14 December 2023

Identitarianism is rotting British social policy


While the British political Left has been responsible for the importation of American-inspired ‘white privilege’ theories into the UK, there is growing reason to believe that the identitarian rot is deep in both government and the Conservative Party.

This week, Ryan Henson – a Tory candidate in the 2019 general election and current member of the Cabinet Office-sponsored Social Mobility Commission – authored an article for The Independent which can only be described as pseudo-intellectual grievance politics.

For what it’s worth, Henson did make some reasonable points – especially the need to counter the enduring culture of snobbery towards vocational skills which are of meaningful value to wider society. But this was utterly spoiled by outrageous claims that ‘white British working class children face far fewer challenges than many other communities’ and that compared to their ethnic-minority peers, they ‘benefit from community ties and deeper roots in the country with the world’s sixth largest economy’.

This exposes a fundamental lack of understanding of the realities of modern Britain. Some of the most ‘left-out’ and under-invested communities in the UK are predominantly white British – especially seaside towns such as Blackpool in Lancashire and Great Yarmouth in Norfolk. The English local authority with the lowest average Attainment 8 score (across eight GCSE-level qualifications) is Knowsley on Merseyside – which in recent times did not even have the capacity to provide A-level exams.

Another low performing local authority on this front is North East Lincolnshire, which incorporates the port town of Grimsby as well as other towns such as Cleethorpes on the Humber estuary. Coastal deprivation remains neglected in Britain’s social-policy thinking. The same can be said about isolated rural communities which are largely disconnected from the UK’s digital infrastructure – especially in the south-west of England, the ‘forgotten’ region in mainstream political discourse on ‘levelling-up’ which tends to be framed on ‘North-South’ divides.

It is also a myth that being part of the ‘native’ population, such white-British working-class communities have advantages in terms of social capital – in fact, the opposite is true. Compared to their similarly deprived Asian-heritage peers, white-British working-class children are notably more likely to be part of a lone-parent household and less likely to live in tight-knit local areas with cultural values that can provide a sense of belonging and rootedness. Many ethnic minority pupils are born to parents who have ‘migrant optimism’ – originating from relatively unstable and chronically corrupt countries, they often have hugely positive attitudes towards Britain’s social and economic systems. The town of Slough and the Isle of Wight may both be similarly income-deprived parts of England – but the former undoubtedly ranks higher in terms of multigenerational cohesion and local civic assets (as well as being much closer and well-connected to the high-opportunity London city region). It is no surprise that the latter fares much worse across a range of educational outcomes.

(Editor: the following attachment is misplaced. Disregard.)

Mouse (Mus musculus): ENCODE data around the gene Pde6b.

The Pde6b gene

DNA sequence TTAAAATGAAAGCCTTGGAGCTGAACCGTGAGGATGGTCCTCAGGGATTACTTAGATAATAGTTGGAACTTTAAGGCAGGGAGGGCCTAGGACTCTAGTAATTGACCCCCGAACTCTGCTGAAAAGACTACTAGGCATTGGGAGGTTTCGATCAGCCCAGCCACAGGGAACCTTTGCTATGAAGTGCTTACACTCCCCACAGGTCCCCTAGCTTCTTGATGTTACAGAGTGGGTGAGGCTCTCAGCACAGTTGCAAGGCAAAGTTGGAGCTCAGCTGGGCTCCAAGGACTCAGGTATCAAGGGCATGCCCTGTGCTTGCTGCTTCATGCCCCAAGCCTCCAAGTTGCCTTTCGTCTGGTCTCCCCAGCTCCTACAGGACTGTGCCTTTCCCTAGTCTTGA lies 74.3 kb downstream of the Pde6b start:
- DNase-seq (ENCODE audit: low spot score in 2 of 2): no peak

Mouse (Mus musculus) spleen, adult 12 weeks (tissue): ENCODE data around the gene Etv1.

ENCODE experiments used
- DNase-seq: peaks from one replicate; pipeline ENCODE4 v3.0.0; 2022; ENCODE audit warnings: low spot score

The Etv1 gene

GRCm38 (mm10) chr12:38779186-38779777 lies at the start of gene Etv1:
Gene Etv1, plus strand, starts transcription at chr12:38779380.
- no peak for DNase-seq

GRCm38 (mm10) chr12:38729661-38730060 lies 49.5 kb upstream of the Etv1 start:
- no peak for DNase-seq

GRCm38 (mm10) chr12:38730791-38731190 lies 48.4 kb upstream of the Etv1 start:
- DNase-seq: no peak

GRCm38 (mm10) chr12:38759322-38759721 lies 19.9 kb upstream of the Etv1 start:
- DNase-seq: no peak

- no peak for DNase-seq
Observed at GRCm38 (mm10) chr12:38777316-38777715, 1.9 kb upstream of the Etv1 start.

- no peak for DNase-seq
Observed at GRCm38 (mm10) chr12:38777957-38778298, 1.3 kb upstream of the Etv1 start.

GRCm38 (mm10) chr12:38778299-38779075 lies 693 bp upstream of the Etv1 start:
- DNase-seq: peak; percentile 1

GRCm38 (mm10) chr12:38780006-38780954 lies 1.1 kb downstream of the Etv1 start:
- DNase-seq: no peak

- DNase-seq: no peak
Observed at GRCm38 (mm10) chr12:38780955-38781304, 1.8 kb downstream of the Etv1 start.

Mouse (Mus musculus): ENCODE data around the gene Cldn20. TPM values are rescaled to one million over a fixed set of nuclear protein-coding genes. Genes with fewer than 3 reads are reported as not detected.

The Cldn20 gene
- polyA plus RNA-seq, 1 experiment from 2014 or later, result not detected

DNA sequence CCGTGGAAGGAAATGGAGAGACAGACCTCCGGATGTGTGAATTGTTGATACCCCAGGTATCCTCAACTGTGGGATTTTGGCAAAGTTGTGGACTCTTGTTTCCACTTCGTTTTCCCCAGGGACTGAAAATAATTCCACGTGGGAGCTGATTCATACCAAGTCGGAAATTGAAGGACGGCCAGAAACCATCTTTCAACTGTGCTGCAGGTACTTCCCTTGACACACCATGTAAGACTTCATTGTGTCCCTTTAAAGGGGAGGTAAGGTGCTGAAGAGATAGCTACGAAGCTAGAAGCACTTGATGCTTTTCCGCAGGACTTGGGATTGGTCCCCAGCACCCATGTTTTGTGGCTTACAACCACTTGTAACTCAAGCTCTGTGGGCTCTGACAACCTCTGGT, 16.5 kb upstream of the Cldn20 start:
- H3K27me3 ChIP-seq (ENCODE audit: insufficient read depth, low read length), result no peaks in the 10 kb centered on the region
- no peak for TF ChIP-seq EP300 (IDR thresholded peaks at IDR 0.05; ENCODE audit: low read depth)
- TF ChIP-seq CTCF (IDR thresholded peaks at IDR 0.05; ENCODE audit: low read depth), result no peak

The UK needs a reckoning when it comes to its thinking on social mobility. This must include doing away with paralysing American-style obsessions with race and focusing on family dynamics, local civic assets, and wider regional disparities in the UK. Being a white-British working-class child in Hartlepool, County Durham means living in one of the most deprived towns in one of the poorest regions in the most regionally-unequal society in the industrialised world. It matters little that they are a native who happens to be in the sixth largest economy on Earth.

The Social Mobility Commission should also investigate the degree of outreach activity by London-based businesses and universities in coastal areas, rural communities, and post-industrial districts in the provinces. There needs to be a joined-up, ‘levelling-up’ approach which shifts away from reductive ‘North-South’ framings which tend to overlook considerable forms of deprivation along much of the southern English coast. More generally, practical skills ought to be aggressively promoted in our education system – the creation of German-style vocational centres of excellence should be at the heart of this (geared towards our advanced automotive, aerospace, and maritime manufacturing sectors).

The UK simply can’t afford forms of navel-gazing identitarian activism in the sphere of social mobility policy. If it continues to do so, it will further fail many neglected communities and risk falling behind in the competitive global economy.

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Dr Rakib Ehsan is a senior research associate at the Institute for the Impact of Faith in Life (IIFL).

Columns are the author's own opinion and do not necessarily reflect the views of CapX.